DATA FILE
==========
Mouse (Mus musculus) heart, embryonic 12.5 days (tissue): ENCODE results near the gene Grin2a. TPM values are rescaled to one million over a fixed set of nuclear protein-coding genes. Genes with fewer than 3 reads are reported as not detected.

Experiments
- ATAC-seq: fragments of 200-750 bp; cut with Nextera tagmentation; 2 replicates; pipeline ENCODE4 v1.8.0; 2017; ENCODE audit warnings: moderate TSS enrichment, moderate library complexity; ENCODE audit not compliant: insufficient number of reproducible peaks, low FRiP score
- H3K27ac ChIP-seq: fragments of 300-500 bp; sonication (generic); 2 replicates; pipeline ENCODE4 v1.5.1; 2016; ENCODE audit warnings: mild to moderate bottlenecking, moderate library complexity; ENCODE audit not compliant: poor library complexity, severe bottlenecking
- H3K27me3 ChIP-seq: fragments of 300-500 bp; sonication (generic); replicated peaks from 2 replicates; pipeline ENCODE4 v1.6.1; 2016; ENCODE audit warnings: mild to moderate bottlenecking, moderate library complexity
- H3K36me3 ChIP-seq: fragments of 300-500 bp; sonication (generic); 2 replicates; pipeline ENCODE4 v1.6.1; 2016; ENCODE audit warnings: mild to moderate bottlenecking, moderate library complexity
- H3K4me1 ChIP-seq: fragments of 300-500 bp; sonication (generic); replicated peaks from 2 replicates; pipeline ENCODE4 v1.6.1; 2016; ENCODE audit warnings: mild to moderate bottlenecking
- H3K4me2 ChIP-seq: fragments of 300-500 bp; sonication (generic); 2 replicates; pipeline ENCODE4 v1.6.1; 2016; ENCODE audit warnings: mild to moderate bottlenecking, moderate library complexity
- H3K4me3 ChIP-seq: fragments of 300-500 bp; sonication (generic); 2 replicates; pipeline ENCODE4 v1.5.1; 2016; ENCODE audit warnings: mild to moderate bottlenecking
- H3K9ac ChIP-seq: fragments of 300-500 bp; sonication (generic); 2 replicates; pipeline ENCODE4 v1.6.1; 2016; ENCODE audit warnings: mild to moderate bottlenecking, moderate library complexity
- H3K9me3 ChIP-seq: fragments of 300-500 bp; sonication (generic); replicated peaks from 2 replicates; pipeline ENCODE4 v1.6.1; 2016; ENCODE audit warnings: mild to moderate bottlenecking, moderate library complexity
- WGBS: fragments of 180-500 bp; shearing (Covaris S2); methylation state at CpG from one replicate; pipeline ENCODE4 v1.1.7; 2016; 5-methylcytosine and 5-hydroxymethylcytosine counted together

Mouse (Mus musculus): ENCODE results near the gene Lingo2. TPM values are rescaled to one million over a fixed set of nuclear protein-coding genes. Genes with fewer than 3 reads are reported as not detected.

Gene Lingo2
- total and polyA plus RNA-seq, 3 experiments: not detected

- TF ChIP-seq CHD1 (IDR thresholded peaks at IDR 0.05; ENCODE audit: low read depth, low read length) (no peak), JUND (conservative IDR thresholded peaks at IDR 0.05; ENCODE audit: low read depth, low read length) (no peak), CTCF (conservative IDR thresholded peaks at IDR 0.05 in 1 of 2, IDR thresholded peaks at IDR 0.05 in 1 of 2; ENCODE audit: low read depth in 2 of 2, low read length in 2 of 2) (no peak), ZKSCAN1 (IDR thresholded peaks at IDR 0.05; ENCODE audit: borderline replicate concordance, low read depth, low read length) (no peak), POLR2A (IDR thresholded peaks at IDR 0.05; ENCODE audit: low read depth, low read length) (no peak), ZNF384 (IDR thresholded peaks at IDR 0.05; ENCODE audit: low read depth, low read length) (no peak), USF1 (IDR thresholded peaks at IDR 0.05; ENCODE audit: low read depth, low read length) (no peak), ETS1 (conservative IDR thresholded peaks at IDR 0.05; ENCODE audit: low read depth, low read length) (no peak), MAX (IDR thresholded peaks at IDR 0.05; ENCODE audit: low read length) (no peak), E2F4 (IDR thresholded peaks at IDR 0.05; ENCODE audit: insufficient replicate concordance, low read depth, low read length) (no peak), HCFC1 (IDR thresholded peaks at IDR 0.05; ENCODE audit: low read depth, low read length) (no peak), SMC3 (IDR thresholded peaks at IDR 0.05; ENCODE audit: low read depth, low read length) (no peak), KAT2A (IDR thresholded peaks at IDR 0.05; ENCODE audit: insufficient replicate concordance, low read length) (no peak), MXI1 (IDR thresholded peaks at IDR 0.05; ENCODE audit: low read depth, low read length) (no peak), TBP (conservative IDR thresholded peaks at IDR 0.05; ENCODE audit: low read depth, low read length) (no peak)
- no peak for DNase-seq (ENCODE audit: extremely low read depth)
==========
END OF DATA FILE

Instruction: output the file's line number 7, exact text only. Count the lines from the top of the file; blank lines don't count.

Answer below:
- H3K4me1 ChIP-seq: fragments of 300-500 bp; sonication (generic); replicated peaks from 2 replicates; pipeline ENCODE4 v1.6.1; 2016; ENCODE audit warnings: mild to moderate bottlenecking